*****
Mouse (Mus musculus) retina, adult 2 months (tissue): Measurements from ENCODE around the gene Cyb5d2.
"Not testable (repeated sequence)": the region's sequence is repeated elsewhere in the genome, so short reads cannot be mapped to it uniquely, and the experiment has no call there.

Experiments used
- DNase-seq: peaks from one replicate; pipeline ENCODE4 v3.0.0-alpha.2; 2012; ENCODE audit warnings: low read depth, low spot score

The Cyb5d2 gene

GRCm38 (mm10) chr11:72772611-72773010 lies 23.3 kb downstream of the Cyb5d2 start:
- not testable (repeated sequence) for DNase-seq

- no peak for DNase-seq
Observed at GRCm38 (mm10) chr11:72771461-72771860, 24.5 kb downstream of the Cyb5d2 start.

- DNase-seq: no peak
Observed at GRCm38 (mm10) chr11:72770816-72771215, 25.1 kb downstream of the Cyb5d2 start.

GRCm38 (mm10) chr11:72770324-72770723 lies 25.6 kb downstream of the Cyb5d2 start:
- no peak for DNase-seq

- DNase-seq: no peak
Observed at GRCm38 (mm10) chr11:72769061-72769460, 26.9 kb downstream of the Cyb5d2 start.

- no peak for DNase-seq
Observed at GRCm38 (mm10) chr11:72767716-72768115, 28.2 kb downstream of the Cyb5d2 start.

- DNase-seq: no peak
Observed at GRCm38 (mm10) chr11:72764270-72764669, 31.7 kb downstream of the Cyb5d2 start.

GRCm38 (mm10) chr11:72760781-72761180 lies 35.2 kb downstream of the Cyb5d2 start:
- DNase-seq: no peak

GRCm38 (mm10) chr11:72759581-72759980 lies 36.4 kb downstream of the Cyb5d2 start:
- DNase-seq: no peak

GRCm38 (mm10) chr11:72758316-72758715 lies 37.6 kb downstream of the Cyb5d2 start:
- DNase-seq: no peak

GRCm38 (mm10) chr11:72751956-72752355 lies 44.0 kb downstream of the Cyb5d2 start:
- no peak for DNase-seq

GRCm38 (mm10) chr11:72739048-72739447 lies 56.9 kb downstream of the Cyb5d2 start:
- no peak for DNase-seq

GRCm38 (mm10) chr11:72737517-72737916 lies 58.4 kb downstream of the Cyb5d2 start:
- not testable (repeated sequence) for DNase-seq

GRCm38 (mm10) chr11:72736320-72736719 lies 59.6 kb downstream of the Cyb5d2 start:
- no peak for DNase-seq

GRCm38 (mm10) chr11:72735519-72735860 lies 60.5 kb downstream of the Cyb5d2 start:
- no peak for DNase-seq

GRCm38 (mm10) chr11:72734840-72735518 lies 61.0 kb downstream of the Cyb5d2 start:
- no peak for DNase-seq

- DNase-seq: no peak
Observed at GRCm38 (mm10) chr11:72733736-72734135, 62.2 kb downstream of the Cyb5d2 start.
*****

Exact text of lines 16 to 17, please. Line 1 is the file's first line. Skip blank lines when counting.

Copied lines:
- no peak for DNase-seq
Observed at GRCm38 (mm10) chr11:72767716-72768115, 28.2 kb downstream of the Cyb5d2 start.